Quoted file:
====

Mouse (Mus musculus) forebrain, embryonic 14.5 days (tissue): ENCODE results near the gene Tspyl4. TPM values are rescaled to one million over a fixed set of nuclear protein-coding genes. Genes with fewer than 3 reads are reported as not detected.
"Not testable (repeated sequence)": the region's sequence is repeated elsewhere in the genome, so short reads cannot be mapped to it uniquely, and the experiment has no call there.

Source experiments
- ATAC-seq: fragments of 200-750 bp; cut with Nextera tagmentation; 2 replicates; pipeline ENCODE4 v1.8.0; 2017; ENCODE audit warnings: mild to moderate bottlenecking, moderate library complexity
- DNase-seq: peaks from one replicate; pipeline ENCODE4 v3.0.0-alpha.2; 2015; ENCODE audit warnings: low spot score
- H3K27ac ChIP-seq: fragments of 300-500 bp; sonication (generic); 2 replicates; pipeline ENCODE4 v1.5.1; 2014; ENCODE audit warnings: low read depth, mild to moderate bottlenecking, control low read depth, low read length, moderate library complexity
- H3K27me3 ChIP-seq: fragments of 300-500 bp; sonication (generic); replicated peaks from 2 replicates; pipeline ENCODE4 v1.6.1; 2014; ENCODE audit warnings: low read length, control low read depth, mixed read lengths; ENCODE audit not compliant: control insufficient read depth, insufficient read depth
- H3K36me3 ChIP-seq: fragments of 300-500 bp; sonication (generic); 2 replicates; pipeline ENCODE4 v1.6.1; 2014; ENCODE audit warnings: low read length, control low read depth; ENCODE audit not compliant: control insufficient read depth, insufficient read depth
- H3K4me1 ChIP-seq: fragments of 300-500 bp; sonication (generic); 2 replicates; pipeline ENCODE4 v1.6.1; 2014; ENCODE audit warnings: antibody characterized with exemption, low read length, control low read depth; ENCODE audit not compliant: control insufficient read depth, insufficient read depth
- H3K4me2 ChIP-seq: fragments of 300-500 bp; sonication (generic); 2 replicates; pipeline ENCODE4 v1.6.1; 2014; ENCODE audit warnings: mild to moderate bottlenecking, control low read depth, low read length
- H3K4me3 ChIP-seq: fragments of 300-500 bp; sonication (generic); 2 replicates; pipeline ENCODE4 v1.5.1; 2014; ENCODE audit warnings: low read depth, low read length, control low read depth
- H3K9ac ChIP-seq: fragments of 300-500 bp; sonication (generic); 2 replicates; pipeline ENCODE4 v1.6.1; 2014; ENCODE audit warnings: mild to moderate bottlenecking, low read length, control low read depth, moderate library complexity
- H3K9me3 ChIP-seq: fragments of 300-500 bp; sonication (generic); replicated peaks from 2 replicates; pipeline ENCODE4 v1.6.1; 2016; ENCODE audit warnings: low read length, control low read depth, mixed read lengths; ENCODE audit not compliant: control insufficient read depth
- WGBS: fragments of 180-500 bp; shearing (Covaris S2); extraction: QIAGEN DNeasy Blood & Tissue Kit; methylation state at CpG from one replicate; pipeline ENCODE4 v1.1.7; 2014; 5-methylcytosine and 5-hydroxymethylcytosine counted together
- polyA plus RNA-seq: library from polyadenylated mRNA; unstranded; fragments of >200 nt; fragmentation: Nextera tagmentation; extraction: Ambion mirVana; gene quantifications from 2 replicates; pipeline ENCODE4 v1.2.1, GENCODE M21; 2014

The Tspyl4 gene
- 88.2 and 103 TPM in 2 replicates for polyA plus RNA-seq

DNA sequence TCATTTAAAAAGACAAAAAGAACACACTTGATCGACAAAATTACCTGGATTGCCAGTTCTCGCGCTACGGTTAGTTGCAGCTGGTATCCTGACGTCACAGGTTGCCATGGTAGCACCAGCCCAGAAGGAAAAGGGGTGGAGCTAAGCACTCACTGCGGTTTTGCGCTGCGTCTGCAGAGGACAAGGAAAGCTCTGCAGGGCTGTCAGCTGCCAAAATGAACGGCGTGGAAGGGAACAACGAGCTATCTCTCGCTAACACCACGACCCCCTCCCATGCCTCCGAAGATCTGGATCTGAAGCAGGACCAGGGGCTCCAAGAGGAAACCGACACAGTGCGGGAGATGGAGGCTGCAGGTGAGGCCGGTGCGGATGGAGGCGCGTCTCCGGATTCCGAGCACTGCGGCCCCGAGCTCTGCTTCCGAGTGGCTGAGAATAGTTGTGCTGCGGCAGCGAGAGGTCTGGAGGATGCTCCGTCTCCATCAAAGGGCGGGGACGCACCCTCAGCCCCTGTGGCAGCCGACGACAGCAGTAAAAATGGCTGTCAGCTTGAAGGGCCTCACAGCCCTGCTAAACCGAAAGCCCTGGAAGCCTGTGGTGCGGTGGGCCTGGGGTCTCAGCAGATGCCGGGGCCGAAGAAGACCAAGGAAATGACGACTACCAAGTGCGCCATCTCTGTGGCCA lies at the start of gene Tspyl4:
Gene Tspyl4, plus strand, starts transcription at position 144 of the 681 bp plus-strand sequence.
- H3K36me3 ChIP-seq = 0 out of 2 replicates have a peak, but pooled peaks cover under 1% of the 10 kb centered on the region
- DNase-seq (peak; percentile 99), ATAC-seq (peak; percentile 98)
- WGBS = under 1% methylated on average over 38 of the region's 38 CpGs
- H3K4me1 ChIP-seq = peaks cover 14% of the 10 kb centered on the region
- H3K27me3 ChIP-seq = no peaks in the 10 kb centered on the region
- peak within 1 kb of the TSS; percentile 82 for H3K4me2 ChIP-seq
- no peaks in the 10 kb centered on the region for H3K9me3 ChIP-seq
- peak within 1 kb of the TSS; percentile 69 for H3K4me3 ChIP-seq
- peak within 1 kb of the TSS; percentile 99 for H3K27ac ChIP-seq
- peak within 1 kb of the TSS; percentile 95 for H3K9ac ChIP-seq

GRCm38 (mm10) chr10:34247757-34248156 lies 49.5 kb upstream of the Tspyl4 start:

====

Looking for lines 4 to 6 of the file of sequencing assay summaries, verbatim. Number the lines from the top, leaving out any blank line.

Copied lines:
- ATAC-seq: fragments of 200-750 bp; cut with Nextera tagmentation; 2 replicates; pipeline ENCODE4 v1.8.0; 2017; ENCODE audit warnings: mild to moderate bottlenecking, moderate library complexity
- DNase-seq: peaks from one replicate; pipeline ENCODE4 v3.0.0-alpha.2; 2015; ENCODE audit warnings: low spot score
- H3K27ac ChIP-seq: fragments of 300-500 bp; sonication (generic); 2 replicates; pipeline ENCODE4 v1.5.1; 2014; ENCODE audit warnings: low read depth, mild to moderate bottlenecking, control low read depth, low read length, moderate library complexity